The effect of femoral nerve block on fracture healing via expressions of growth factors and beta-catenin
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CitationUslu, S., İrban Gerçek, A., Gereli, A., Aydınlar Ilgaz, E.,Elpen, P. ve İnce, Ü. (2016). The effect of femoral nerve block on fracture healing via expressions of growth factors and beta-catenin. Folia Histochemica Et Cytobiologica, 54(3), 151-158. https://dx.doi.org/10.5603/FHC.a2016.0017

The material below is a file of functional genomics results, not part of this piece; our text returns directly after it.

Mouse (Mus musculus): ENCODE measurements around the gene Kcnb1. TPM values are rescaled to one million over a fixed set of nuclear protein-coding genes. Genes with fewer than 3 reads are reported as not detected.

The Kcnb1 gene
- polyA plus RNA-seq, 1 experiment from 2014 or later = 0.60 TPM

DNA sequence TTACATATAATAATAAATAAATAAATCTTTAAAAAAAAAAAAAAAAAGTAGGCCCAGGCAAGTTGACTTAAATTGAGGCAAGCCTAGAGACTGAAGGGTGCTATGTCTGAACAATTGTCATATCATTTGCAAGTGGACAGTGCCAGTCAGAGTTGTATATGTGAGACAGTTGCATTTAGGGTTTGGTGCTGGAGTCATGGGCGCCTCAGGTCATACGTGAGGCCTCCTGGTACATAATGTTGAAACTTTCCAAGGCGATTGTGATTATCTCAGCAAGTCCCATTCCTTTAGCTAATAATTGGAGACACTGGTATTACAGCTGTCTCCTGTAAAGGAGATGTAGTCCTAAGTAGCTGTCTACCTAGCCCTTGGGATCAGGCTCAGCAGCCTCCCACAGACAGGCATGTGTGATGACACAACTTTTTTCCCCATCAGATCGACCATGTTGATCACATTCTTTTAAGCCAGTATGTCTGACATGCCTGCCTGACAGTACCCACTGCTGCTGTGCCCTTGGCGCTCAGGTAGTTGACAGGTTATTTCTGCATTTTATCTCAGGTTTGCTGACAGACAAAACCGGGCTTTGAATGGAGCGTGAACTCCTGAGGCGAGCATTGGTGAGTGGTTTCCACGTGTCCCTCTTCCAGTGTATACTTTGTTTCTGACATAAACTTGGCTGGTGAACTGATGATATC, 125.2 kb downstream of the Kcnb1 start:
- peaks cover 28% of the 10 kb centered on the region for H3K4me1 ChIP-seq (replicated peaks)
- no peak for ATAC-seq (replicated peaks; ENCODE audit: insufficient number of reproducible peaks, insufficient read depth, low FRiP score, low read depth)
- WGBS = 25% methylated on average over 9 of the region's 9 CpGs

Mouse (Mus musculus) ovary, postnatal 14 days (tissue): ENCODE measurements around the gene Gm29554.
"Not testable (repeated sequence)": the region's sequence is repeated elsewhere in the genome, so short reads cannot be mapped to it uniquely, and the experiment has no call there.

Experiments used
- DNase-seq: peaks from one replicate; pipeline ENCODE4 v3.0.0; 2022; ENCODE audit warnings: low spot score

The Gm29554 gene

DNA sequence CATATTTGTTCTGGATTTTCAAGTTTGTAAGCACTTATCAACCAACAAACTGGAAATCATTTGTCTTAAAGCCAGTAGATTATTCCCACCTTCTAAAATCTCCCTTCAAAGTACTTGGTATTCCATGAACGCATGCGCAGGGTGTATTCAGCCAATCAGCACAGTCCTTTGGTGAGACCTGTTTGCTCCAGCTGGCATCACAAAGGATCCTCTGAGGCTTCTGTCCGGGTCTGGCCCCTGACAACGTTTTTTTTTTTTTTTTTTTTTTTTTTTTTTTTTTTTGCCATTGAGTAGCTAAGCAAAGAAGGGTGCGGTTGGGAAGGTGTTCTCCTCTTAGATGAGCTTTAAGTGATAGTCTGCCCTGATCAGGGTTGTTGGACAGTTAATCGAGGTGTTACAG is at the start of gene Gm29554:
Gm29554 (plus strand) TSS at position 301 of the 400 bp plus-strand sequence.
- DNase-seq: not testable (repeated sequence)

Introduction. Many patients of all ages are admitted to hospital due to bone fractures. The etiology of fracture has a very wide spectrum, ranging from motor accidents to pathological conditions such as tumors, osteoporosis, and others. Bone fracture healing is a well-programmed and well-organized process, but is also long and intractable. The outcome of this process is therefore affected by many factors, such as the patient's age, ethnicity, nutritional status, and extent of the fracture. At present, regional analgesic techniques are frequently applied in order to avoid the complications of systemic opioid administration, central block applications. Femoral block is one of the regional analgesic techniques frequently applied by anesthesiologists when the lower extremities are involved. In this study, we evaluated the effect of femoral nerve block on the healing of an experimental non-stabilized femur fracture via expression of TGF-beta, VEGF, and beta-catenin and bone histomorphometry in rats. Material and methods. In the control group, only the femoral fracture was performed and the bone was not fixated, similarly as in other groups. In the One-Day Block group, a one-time femoral nerve block was applied after the femoral fracture. In the Three-Day Block group, a daily femoral nerve block was performed for three days after the femoral fracture. On Days 4, 7, and 13, femurs were excised. The bone sections were stained with hematoxylin-eosin to evaluate bone tissue and Safranin O to assess callus tissue, cartilaginous tissue, and new bone areas. TGF-beta, VEGF, and beta-catenin were assessed by immunohistochemistry. Results. Histomorphometric analysis revealed that femoral block application had a positive impact on bone healing. TGF-beta expression in the One-Day and Three-Day Block Groups was significantly higher than in the control group at all times, as was also the case with VEGF expression. On day 13, beta-catenin expression was significantly higher in the Three-Day Block group than the others. Conclusions. The results of the study suggests that the applications of a femoral nerve block for perioperative analgesia, for either one day or three days, resulted in better and more rapid bone healing.